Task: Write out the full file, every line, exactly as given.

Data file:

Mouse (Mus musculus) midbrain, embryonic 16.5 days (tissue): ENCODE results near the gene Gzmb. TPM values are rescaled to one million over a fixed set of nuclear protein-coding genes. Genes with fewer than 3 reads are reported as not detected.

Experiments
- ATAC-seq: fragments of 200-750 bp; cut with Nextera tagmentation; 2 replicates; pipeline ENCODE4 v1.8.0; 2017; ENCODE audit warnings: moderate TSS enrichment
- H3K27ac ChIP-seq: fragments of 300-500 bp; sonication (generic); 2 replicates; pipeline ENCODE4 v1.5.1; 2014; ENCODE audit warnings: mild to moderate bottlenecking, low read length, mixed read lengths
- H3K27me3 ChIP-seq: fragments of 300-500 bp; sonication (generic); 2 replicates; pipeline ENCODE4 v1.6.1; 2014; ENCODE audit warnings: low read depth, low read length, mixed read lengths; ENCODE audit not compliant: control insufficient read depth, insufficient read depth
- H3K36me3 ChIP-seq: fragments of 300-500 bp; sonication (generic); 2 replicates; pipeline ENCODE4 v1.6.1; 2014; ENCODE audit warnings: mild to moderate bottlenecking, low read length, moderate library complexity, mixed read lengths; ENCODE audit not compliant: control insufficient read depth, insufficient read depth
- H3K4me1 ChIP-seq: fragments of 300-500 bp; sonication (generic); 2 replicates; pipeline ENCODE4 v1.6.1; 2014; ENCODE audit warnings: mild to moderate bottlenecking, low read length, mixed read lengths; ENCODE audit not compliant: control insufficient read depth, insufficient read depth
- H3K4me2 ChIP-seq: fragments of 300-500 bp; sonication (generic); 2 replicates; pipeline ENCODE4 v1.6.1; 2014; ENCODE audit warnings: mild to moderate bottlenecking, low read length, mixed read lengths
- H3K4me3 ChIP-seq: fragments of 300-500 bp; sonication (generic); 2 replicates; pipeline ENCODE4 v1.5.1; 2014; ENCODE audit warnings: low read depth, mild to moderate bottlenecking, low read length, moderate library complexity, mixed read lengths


Mouse (Mus musculus) midbrain, embryonic 16.5 days (tissue): ENCODE results near the gene Gzmb. TPM values are rescaled to one million over a fixed set of nuclear protein-coding genes. Genes with fewer than 3 reads are reported as not detected.

Experiments
- ATAC-seq: fragments of 200-750 bp; cut with Nextera tagmentation; 2 replicates; pipeline ENCODE4 v1.8.0; 2017; ENCODE audit warnings: moderate TSS enrichment
- H3K27ac ChIP-seq: fragments of 300-500 bp; sonication (generic); 2 replicates; pipeline ENCODE4 v1.5.1; 2014; ENCODE audit warnings: mild to moderate bottlenecking, low read length, mixed read lengths
- H3K27me3 ChIP-seq: fragments of 300-500 bp; sonication (generic); 2 replicates; pipeline ENCODE4 v1.6.1; 2014; ENCODE audit warnings: low read depth, low read length, mixed read lengths; ENCODE audit not compliant: control insufficient read depth, insufficient read depth
- H3K36me3 ChIP-seq: fragments of 300-500 bp; sonication (generic); 2 replicates; pipeline ENCODE4 v1.6.1; 2014; ENCODE audit warnings: mild to moderate bottlenecking, low read length, moderate library complexity, mixed read lengths; ENCODE audit not compliant: control insufficient read depth, insufficient read depth
- H3K4me1 ChIP-seq: fragments of 300-500 bp; sonication (generic); 2 replicates; pipeline ENCODE4 v1.6.1; 2014; ENCODE audit warnings: mild to moderate bottlenecking, low read length, mixed read lengths; ENCODE audit not compliant: control insufficient read depth, insufficient read depth
- H3K4me2 ChIP-seq: fragments of 300-500 bp; sonication (generic); 2 replicates; pipeline ENCODE4 v1.6.1; 2014; ENCODE audit warnings: mild to moderate bottlenecking, low read length, mixed read lengths
- H3K4me3 ChIP-seq: fragments of 300-500 bp; sonication (generic); 2 replicates; pipeline ENCODE4 v1.5.1; 2014; ENCODE audit warnings: low read depth, mild to moderate bottlenecking, low read length, moderate library complexity, mixed read lengths